By David Bailey
MINNEAPOLIS, Minn. Jan 10 The Federal Reserve's
policy of zero interest rates and asset purchases is
appropriate, perhaps even insufficient, given forecasts for weak
economic growth and low inflation for years to come, a top
central bank official said on Thursday.
The U.S. economy will continue to expand too slowly over the
next two years to bring down unemployment substantially, said
Narayana Kocherlakota, president of the Minneapolis Fed.
"Inflation will run below the Fed's target of 2 percent over
the next two years and the unemployment rate will remain
elevated. This forecast suggests that, if anything, monetary
policy is currently too tight, not too easy," he told a meeting
sponsored by Minneapolis Fed.
Kocherlakota predicts U.S. gross domestic product will
expand at an annual pace of 2.5 percent in 2013 and 3 percent
next year, estimates that put him on the low end of Fed
"This growth will do little in terms of returning the
economy to the historical trend," Kocherlakota said in prepared
remarks to a Minneapolis Fed event. "Consistent with this slow
output growth, I expect unemployment to continue to fall only
The unemployment rate, currently at 7.8 percent, should fall
to around 7.5 percent towards the end of this year and 7 percent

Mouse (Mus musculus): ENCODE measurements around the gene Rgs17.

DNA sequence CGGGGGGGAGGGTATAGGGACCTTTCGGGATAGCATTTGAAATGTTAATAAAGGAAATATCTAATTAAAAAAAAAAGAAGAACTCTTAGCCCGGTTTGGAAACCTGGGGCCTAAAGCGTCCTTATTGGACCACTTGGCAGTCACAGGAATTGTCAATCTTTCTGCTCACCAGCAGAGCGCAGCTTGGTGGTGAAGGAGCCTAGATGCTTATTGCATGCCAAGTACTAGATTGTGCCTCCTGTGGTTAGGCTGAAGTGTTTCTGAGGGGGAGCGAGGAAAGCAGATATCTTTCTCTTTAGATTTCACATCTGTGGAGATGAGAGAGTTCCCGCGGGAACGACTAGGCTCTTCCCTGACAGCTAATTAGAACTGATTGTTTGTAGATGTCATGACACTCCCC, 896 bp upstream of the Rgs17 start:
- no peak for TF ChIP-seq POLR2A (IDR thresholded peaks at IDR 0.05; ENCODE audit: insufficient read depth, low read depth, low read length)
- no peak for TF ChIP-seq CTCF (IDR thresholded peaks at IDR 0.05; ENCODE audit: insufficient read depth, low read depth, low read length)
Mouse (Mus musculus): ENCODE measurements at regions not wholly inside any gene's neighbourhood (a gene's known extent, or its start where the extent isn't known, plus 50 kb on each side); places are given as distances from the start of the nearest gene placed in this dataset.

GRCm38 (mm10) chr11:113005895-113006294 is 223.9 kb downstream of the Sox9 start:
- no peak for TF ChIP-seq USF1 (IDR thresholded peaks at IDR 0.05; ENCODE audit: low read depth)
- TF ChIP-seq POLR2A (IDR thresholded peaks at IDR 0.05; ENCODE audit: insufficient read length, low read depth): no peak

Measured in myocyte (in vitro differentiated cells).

in 2014. This will prevent wages from rising very quickly and
keep inflation at bay.
Kocherlakota sees the Fed's preferred inflation measure
remaining below the central bank's official 2 percent target
over the next two years.
In response to the financial crisis and deep recession of
2007-2009, the Fed bought over $2 trillion in mortgage-backed
securities and Treasury bonds, in an effort to keep long-term
rates down and spur investment.
Kocherlakota said the Fed's expanded balance sheet, now at
$2.9 trillion and over three times its pre-crisis size, does not
raise the threat of future inflation as some analysts even some
Fed officials have maintained.
That's because the central bank, beginning in 2008, was
given the power to pay interest on the reserves banks park at
the Fed. In that manner, he said, the Fed can control the path
of price growth in the economy.
"By doing that we now have the ability to control
inflationary pressures even if we have a very large balance
sheet," he said.